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Whipple Library

Department of History and Philosophy of Science

In 1895, Egyptologist William Mathew Flinders Petrie (1853-1942) directed excavations at the ancient cemetery of Naqada, Upper Egypt, on behalf of the Egypt Exploration Fund. Children and foremen from the village of Quft (known as Quftis) excavated 2,200 graves. The human burials were different from anything previously excavated. The bodies were in a flexed position and buried with hundreds of pots described as ‘wholly un-Egyptian.’ Petrie proposed the pottery was evidence of a ‘new race’ that had invaded from Libya. He was soon corrected by French Egyptologist Jacques de Morgan (1857-1924) who argued the Naqada pottery was ‘predynastic’ and dated to a period before hieroglyphic writing.

Petrie initiated a systematic study of the ceramic assemblage. He had his field students draw the predynastic pots and then arranged the drawings in chronological order by tracing gradual changes in their form. The logical development of ceramic forms from simple to complex was informed by typological schemes developed in late-Victorian evolutionary anthropology. Petrie termed this relative dating technique sequence dating (archaeologists now call it seriation). It marked the first time Egyptologists used pottery alone to date prehistoric sites. Egyptologists still utilize Petrie’s predynastic chronology.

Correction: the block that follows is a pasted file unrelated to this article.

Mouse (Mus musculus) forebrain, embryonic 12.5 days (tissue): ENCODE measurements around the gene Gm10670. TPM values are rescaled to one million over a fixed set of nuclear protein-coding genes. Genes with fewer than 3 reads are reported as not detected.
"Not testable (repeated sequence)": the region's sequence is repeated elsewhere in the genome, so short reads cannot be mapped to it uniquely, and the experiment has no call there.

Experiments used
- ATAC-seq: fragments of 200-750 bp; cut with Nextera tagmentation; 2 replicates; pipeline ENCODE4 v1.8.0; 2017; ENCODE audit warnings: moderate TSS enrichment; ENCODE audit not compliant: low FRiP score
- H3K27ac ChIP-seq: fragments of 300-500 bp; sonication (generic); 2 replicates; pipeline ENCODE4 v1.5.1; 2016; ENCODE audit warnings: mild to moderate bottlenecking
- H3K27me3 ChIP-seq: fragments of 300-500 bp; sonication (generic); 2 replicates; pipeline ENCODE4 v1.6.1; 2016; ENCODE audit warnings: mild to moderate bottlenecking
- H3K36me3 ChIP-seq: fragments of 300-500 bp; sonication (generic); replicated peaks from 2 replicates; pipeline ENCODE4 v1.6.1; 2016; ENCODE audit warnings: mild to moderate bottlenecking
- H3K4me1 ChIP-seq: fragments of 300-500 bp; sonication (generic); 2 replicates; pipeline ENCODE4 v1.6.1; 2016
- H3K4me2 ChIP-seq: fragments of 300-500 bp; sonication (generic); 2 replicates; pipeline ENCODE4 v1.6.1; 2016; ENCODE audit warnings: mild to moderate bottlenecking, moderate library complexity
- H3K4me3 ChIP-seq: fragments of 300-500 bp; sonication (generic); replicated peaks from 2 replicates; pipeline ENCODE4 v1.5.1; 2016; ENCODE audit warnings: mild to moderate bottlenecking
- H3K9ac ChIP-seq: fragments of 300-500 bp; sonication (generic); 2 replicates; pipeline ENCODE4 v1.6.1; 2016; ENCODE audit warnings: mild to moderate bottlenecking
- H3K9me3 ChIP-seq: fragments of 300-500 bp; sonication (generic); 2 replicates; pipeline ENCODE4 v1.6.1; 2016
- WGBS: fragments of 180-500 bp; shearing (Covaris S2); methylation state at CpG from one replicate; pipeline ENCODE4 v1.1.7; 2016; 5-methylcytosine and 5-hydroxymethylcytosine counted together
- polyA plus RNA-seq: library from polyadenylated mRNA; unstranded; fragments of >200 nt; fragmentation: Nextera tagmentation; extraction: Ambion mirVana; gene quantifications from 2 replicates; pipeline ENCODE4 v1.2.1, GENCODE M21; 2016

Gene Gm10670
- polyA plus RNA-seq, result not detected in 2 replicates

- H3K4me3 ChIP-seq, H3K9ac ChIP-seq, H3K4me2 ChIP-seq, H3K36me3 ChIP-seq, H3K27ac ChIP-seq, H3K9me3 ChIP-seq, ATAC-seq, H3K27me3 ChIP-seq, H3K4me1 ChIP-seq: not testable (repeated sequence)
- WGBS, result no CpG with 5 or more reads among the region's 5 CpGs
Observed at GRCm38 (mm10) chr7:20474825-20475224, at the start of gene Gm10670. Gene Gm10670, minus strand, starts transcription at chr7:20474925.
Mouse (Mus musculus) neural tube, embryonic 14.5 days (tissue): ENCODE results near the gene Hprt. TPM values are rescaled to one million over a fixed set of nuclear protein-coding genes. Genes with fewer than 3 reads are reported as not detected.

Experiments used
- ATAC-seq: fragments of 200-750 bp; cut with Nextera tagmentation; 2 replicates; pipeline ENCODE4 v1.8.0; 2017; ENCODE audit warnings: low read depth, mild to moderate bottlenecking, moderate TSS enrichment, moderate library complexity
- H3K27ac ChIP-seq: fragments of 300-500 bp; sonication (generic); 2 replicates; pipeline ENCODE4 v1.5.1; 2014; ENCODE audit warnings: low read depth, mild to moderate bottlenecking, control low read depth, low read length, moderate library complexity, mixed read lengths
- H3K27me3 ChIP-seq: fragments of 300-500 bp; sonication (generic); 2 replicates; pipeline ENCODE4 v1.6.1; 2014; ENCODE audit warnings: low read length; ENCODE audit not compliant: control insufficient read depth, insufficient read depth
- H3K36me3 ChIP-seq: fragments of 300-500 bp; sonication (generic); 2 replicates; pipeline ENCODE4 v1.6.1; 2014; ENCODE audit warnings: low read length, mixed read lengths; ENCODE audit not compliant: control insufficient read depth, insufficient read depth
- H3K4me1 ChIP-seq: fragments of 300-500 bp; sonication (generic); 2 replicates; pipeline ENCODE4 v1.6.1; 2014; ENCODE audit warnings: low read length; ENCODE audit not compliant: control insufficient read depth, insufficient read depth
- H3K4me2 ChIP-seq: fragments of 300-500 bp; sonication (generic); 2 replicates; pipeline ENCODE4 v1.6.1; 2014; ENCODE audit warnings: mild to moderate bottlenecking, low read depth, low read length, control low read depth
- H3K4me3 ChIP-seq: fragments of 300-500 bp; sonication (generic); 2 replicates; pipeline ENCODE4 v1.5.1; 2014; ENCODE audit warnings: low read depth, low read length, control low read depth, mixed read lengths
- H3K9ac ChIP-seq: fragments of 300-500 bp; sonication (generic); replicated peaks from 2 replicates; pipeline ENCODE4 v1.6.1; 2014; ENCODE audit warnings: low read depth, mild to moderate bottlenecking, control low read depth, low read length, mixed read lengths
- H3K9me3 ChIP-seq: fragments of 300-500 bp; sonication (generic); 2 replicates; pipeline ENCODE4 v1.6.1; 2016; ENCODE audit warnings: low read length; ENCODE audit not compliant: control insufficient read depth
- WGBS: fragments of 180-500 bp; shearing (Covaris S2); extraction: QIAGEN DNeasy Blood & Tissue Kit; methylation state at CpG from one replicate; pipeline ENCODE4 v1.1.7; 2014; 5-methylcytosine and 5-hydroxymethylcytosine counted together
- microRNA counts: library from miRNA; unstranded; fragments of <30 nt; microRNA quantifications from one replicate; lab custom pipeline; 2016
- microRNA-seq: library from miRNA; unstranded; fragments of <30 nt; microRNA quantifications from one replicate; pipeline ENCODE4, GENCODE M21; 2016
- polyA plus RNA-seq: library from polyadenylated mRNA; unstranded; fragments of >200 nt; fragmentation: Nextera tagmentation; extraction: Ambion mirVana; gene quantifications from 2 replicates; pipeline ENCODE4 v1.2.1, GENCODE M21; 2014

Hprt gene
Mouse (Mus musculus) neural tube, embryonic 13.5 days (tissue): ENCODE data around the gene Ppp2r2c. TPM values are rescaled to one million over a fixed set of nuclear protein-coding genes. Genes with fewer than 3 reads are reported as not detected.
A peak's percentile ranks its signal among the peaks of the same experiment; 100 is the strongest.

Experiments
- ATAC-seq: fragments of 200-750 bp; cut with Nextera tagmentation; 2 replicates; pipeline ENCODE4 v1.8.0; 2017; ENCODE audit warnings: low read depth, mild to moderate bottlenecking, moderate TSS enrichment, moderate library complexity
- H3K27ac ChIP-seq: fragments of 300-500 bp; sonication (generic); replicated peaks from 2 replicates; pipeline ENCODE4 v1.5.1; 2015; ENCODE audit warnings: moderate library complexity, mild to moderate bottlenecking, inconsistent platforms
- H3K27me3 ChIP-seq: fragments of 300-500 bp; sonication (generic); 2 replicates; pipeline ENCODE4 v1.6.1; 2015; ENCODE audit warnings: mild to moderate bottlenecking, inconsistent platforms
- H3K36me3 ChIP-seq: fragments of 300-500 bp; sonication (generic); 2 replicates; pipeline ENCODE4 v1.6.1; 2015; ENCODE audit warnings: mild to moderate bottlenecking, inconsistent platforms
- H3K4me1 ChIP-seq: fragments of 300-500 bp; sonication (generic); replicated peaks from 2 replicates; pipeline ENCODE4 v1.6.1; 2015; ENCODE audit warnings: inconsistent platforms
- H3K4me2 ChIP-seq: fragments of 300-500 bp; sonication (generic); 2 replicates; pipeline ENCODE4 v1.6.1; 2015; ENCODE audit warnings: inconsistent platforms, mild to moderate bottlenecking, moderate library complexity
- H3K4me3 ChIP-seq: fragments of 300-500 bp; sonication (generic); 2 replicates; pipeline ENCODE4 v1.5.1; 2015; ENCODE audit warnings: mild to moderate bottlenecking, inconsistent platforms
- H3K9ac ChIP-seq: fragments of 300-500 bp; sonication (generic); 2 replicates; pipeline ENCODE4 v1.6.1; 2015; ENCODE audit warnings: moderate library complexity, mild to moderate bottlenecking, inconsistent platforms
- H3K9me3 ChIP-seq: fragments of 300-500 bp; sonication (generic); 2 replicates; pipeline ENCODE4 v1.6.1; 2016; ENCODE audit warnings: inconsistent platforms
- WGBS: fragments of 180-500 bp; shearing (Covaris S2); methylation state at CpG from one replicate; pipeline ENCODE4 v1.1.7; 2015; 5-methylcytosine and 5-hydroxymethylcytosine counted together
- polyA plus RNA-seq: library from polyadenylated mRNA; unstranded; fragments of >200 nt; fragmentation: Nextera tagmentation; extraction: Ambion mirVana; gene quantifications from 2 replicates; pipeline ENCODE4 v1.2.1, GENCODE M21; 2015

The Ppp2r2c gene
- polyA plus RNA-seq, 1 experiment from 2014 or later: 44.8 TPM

B. Quaritch, 1896. CUL S512.a.89.1a.

Petrie’s excavation report with his field assistant James Quibell featured these carefully recorded tomb plans of human burials in Naqada. The graves differed from anything previously excavated in Egypt. The bodies were not mummified nor buried flat, as was typical ancient Egyptian tradition. Instead they were placed in a flexed position on their side. Due to the unusual treatment of the bodies and the pottery buried alongside them, Petrie initially argued the cemetery belonged to a ‘New Race.’

William Mathew Flinders Petrie,  ‘Sequences in Prehistoric Remains’.  Journal of the Anthropological Institute of Great Britain and Ireland vol. 29 (1899), pp. 295-301. CUL P460.b.56.30.

An early example of Petrie’s sequence dating. Here Petrie arranged seven successive stages of pottery development featuring ‘wavy-handled ware,’ ‘black-topped red ware,’ and decorated pots. He noted that while the materials changed, the forms retained consistent characteristics, and were thus his key to dating predynastic culture in Upper Egypt.

Black-topped red ware pot. Naqada Naqada I period (4200-3700 BCE). From the Petrie Museum of Egyptian Archaeology, UCL. UC2968.